the Third Sunday of Lent
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Charles Spurgeon's "Morning & Evening"
“Open thy mouth wide and I will fill it.”
We shall now see what Caleb did with his inheritance in the land of promise.
These were giants, but their gigantic stature did not frighten Caleb from attacking them. He who fears God is not the man to fear anyone else.
This Debir appears to have been mastered before, but the Canaanites had re-occupied it. Our sins are very apt to return upon us, and when they do so we must drive them out a second time. The ancient name of Debir is here given, but why it would be hard to say. Kirjath-sepher signifies the city of the book. Since learning was scarce in those days, it may be that this place was famed for its records. Anyhow it was a Canaanitish city, and it was to be captured. Ungodliness is none the better for being associated with education.
This exploit is recorded again in the book of Judges; probably because the hero of it, in after years was moved by the Spirit of God to become a judge and deliverer of Israel. He was a worthy nephew of a noble man. The younger members of a family should never allow their elders to engross all the zeal and faith. If there be one earnest Christian of our kin, let us endeavour to equal him.
If earthly parents thus give to their children what they desire, how much more will our heavenly Father bestow upon us more of his Holy Spirit. Some blessings we must fight for, as Othniel fought for Kirjath-sepher; others may be won by prayer, as Achsah gained the field of the abounding springs.
Joshua 21:3 , Joshua 21:10-13
Caleb having gained his promised inheritance appears to have shown a noble spirit by generously resigning the city of Hebron to the Levites. He was brave to win, but not greedy to hold.
Thus Caleb had the Lords servants for near neighbours, and the very chief of them lived at his doors. It was well for them to have so valiant a defender, and well for him and his household to have such excellent instructors. God’s ministers are our best friends.
A double honour was thus put upon Caleb’s city. If the Lord will but use our property for his service we will cheerfully give him the best that we have.
O happy soldiers they who serve
Beneath thy banner, Lord!
And glad the task if thou but nerve
Their arm to wield the sword.
Though Satan fiercely rage without,
And fears o’erwhelm within,
Rings in the air Faith’s victor note
“Against the world I’ll win.”
“Thou shalt stand in thy lot at the end of the days.”
Shiloh was a fit name for the dwelling of the God who is Israel’s rest, and as a place for those sacred institutions which typified Jesus, our peace. Yet it was in the city of peace that Joshua stirred up the people to war. True peace wages a determined war against all the enemies of the Lord. Even The Great Peacemaker came to make war in the earth, war with evil, war with Satan, for there can be no peace for holiness till sin is exterminated.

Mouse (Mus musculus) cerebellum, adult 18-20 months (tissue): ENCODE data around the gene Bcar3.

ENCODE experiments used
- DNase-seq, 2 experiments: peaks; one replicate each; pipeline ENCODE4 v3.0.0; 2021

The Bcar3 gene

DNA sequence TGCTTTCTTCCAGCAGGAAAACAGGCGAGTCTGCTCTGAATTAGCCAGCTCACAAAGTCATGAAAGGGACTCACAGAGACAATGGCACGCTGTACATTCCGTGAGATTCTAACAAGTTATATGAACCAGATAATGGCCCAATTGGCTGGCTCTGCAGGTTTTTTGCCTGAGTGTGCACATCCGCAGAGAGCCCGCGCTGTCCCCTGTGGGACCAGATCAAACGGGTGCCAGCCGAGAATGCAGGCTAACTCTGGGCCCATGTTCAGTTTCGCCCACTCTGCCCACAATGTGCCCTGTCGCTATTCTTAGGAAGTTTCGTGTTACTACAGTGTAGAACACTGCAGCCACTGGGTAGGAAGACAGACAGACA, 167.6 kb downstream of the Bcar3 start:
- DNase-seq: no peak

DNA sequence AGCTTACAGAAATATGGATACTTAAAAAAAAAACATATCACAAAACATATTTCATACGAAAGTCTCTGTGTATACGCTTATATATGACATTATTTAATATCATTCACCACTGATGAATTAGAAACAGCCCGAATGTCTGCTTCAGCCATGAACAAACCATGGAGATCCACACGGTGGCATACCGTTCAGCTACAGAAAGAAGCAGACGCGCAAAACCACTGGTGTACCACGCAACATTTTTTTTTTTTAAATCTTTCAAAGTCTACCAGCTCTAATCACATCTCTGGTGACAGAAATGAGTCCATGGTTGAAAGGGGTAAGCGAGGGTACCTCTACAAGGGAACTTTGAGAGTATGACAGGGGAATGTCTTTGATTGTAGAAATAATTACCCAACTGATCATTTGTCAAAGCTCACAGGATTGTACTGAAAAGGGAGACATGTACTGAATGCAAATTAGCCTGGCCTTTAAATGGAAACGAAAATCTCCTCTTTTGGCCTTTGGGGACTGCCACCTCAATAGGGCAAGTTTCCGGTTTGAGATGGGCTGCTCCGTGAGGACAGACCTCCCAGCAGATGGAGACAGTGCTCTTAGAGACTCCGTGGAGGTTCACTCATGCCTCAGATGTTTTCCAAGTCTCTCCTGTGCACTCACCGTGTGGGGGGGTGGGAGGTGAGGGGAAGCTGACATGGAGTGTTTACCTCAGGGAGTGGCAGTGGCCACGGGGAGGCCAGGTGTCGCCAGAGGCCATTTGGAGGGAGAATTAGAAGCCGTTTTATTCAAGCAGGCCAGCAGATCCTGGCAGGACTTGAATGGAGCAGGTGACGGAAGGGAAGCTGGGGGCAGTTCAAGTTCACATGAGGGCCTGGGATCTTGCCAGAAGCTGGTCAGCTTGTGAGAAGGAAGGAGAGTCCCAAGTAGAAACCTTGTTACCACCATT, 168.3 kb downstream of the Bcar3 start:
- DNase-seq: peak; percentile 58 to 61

Enriched with the spoil already taken, the people declined the toils of further conquest, Too often this is the sin of believers; they rejoice in the things whereunto they have already attained, and no longer press forward to that which is beyond. Self-satisfaction is the end of progress; the Lord deliver us from it. Joshua rebuked the people for their slackness.
Surveyors were to go forth to take a prospect of all the land: it is good for us to consider what graces are attainable by us, for this will aid in stirring us to action. The division of the land among the tribes would also secure more ardent service on the part of each tribe. Division of labour, so long as it does not lead to envying and jealousy, is a wise arrange- ment in the service of God. All the land will be conquered when each tribe fights for its own portion: all church work will be done when each worker diligently performs the peculiar duty allotted to him.
God’s ministers, now-a-days, ought to be cared for by the people, since they are shut out from the profits of trade, and the emoluments of secular offices. God will take care of those whose lives are freely given to his service:
He who was once a spy himself is now the sender forth of others: those who serve God well in a lower position are the most likely to be promoted to a higher office.
They were brave and pushing men who performed this service. The church has need at this time both of enterprising spirits who will survey and describe the state of the unconverted world, and of diligent and brave soldiers who will go forth to the conquest of it. At present we are slack to go up and possess the land, and need to be aroused to our duty. O that zeal might revive among us, till the Lord’s host should again press forward in the holy war.
God chose to appoint the casting of lots as his way of revealing his mind, but this by no means teaches us to follow the superstitious method of judgment by lot. That is little better than tempting the Lord our God. We have no precept for using the lot, and consequently no promise is connected with it. It would be in our case a heathenish custom, which as Christians we must not follow.